The government has announced plans to construct four state-of-the-art mineral processing plants in four counties to transform the artisanal mining sector and boost the economy.
Fredrick Ndambuki, the Secretary Administration in the State Department of Petroleum and Mining, said the potential in the mining sector has not yet been exploited, adding the government was committed to enabling miners at all levels to benefit from the sector’s full potential.
Ndambuki was speaking on Wednesday during the closing ceremony for the second biennial conference on sustainable development in the extractive industry in Africa.
The conference hosted under the Center of Excellence for Mining, Environmental Engineering and Resource Management (CEMEREM) had brought together scholars, mining experts and stakeholders from Kenya, United Kingdom and Germany.
“The potential of the mining sector in Kenya is very vast but we have not yet exploited it fully. This is what the government is committed to achieve,” he said.
Already, the government has established a Gemology Processing Centre in Voi that will be commissioned before the end of the year. In Kakamega, the ministry of Mining and Petroleum will build a gold refinery to process gold found in the region.
In Vihiga County, the government will construct a granite plant while in Kisii County, there will be a Soapstone Centre for processing and refining of soapstone.
The establishment of such facilities is expected to boost the production capacity of small-scale and artisanal miners and empower them to make meaningful earnings from the mining sector.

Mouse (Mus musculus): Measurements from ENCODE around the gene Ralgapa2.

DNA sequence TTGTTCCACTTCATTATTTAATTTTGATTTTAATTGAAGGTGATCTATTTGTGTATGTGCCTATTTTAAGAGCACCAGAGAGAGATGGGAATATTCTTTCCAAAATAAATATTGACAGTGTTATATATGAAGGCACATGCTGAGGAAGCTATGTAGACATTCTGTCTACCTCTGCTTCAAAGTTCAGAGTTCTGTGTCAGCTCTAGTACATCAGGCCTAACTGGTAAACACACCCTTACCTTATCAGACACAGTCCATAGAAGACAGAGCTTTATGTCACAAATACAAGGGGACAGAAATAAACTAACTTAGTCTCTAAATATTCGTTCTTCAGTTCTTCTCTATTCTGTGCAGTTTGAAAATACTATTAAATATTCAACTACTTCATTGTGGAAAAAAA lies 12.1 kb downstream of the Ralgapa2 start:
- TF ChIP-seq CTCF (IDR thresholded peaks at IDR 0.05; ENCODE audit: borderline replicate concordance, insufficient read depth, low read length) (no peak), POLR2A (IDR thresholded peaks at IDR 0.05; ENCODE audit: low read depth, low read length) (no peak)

Ndambuki further said the government was keen on improving the mining sector by making policies that encouraged the sector to thrive.
He cited the Mining Act 2016 which he said promoted benefits sharing for all stakeholders in the mining field.
Ndambuki also said that the government had drafted laws that compelled large scale miners to engage in programmes intended to empower communities around the mining zones.
He added that application of technology in mining would unlock the full potential of the sector which will be given a boost by research.
Already, plans are underway to establish a National Mining Institute at Taita-Taveta University in Mwatate Sub County.
Rev. David Zowe, the Chairperson for artisanal miners in Taita-Taveta County, said there was need for mining empowerment programs to be cascaded to the grassroots to benefit the local residents, noting such programs should include means by which artisanal miners can get access to credit and equipment to make their activities more efficient.
“The artisanal miners are the majority and lie at the bottom of the mining chain. If they are empowered, they can contribute meaningfully to nation building,” he said.
The Vice Chancellor of TTU, Prof. Fred Barasa said the university will partner with government and other institutions to boost research and offer world-class training on mining sector.
By Wagema Mwangi